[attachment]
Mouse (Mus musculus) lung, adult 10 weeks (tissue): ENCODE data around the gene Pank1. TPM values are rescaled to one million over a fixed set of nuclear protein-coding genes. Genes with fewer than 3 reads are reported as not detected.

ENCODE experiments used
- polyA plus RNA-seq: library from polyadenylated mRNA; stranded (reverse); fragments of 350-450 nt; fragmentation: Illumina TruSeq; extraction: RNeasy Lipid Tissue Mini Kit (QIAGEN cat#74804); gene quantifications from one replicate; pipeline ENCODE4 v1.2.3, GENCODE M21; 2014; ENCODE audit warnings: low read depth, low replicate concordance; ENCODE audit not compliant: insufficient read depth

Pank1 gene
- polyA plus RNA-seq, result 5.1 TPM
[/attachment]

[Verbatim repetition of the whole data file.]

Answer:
Mouse (Mus musculus) lung, adult 10 weeks (tissue): ENCODE data around the gene Pank1. TPM values are rescaled to one million over a fixed set of nuclear protein-coding genes. Genes with fewer than 3 reads are reported as not detected.

ENCODE experiments used
- polyA plus RNA-seq: library from polyadenylated mRNA; stranded (reverse); fragments of 350-450 nt; fragmentation: Illumina TruSeq; extraction: RNeasy Lipid Tissue Mini Kit (QIAGEN cat#74804); gene quantifications from one replicate; pipeline ENCODE4 v1.2.3, GENCODE M21; 2014; ENCODE audit warnings: low read depth, low replicate concordance; ENCODE audit not compliant: insufficient read depth

Pank1 gene
- polyA plus RNA-seq, result 5.1 TPM